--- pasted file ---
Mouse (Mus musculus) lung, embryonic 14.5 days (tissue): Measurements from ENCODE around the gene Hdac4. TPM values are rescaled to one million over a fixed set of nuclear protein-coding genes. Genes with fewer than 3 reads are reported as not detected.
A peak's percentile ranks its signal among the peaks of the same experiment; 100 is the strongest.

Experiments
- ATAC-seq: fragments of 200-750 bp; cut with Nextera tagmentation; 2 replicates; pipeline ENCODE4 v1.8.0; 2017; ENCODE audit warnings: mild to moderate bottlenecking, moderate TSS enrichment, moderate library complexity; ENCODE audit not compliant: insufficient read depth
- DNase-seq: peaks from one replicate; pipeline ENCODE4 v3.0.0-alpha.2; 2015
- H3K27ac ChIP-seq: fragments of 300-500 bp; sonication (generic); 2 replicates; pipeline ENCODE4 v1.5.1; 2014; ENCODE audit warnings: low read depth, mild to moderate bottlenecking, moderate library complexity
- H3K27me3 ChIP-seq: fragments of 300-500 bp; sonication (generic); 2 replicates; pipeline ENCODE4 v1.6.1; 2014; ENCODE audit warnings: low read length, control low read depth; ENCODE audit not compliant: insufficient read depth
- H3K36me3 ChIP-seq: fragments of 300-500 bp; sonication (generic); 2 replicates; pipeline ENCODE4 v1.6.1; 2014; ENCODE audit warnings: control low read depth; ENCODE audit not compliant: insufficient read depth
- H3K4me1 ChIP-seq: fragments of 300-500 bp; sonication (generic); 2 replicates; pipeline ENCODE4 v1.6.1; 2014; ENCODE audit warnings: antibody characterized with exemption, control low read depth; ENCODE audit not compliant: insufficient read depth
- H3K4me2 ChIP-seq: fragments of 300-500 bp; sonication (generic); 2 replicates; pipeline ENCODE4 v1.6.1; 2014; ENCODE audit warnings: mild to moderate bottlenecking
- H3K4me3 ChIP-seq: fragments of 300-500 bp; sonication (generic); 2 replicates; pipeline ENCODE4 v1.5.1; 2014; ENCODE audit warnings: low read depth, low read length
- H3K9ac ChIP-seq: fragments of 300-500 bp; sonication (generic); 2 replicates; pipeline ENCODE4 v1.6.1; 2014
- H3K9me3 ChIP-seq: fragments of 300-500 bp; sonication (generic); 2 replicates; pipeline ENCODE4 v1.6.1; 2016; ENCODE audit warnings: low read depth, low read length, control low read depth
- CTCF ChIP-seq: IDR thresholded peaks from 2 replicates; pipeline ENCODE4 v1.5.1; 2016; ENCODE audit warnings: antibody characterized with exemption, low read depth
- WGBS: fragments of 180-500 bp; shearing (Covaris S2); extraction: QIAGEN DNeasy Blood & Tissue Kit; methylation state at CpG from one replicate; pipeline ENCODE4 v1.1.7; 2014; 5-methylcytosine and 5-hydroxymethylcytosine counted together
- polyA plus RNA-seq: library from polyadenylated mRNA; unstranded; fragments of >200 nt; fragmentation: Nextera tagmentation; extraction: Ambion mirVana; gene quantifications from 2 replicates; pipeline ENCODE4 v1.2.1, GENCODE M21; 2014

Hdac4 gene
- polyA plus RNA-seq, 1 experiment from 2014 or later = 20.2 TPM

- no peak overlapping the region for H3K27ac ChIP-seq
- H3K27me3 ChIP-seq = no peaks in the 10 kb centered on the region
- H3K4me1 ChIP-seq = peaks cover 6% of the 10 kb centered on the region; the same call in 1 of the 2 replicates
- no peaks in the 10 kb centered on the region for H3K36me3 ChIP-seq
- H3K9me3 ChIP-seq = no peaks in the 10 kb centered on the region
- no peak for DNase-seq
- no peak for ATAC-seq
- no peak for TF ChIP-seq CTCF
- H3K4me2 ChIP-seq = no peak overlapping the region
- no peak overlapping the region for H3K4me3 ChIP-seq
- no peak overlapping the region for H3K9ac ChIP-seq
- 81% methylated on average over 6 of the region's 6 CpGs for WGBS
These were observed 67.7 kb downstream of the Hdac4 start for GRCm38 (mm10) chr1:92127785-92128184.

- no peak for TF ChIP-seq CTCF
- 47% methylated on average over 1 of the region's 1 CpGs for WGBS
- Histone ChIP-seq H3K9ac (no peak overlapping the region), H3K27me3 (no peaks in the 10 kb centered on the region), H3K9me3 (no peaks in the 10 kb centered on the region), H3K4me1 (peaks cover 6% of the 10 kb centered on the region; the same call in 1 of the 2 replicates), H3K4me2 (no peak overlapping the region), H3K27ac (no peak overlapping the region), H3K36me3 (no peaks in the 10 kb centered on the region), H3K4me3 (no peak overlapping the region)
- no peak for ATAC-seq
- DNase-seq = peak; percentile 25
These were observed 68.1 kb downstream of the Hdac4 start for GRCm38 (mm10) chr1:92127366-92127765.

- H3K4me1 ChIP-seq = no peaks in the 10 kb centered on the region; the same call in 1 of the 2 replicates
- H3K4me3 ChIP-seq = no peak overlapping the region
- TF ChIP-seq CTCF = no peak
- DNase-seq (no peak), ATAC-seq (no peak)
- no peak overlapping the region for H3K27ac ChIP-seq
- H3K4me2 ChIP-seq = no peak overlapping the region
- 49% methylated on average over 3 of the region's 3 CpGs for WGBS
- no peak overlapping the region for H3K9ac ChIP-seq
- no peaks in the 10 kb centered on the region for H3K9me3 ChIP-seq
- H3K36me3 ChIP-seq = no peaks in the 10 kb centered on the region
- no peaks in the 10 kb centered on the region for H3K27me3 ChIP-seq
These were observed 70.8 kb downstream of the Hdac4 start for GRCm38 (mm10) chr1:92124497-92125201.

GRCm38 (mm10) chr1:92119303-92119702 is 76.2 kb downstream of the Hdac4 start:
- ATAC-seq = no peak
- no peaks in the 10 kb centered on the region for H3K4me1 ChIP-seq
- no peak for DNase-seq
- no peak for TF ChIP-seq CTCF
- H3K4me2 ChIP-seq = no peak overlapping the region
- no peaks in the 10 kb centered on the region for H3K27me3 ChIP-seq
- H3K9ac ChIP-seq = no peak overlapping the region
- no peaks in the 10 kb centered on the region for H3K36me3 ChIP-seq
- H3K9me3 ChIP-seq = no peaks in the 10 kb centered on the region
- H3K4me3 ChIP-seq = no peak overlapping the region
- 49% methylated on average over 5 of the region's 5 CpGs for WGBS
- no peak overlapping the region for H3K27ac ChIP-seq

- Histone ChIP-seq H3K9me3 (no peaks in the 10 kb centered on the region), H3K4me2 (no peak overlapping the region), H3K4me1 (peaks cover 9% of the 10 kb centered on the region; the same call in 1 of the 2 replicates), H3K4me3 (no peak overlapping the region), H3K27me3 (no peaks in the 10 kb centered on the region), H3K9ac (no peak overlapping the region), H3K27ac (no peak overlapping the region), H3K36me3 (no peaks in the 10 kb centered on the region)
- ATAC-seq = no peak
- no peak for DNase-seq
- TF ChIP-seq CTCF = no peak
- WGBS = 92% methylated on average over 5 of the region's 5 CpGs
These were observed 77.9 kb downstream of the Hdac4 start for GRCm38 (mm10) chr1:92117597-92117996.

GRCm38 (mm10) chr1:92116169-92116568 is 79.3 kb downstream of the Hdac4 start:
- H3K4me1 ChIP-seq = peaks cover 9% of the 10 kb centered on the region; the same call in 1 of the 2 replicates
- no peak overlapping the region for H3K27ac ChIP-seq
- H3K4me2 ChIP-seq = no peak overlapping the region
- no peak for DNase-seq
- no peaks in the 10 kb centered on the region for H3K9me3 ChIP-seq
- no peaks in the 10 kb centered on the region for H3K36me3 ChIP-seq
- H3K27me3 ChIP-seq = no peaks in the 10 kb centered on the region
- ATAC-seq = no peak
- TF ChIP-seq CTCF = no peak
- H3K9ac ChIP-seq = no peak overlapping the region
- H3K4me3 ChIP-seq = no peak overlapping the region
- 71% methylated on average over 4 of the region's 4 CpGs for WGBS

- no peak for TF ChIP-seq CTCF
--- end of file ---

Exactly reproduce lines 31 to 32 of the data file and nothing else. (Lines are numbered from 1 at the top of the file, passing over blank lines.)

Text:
These were observed 67.7 kb downstream of the Hdac4 start for GRCm38 (mm10) chr1:92127785-92128184.

- no peak for TF ChIP-seq CTCF